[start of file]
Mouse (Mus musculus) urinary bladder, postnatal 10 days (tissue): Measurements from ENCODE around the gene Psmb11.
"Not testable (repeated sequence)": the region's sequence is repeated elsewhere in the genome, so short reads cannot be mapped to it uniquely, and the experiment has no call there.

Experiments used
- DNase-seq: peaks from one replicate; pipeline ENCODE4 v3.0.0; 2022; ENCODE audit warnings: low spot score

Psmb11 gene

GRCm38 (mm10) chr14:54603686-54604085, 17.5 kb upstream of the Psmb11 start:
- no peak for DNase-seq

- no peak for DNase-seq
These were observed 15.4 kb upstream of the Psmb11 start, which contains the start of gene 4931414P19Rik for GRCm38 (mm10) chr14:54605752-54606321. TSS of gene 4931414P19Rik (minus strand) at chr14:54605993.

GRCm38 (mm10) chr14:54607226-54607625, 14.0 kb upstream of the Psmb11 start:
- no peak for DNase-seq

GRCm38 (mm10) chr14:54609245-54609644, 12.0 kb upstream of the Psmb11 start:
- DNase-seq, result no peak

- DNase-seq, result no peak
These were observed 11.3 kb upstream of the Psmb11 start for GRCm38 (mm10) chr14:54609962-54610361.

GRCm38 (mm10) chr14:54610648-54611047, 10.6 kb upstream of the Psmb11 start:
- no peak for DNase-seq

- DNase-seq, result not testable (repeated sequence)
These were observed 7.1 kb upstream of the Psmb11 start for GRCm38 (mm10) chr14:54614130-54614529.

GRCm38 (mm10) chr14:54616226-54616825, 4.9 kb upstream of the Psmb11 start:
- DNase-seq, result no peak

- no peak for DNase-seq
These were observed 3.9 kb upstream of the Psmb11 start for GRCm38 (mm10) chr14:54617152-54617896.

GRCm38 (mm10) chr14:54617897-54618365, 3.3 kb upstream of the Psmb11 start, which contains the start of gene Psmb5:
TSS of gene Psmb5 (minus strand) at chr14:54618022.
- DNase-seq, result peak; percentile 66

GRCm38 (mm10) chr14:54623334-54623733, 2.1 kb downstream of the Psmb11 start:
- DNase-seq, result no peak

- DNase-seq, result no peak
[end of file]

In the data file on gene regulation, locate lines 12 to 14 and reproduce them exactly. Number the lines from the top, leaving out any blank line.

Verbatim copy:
GRCm38 (mm10) chr14:54609245-54609644, 12.0 kb upstream of the Psmb11 start:
- DNase-seq, result no peak

- DNase-seq, result no peak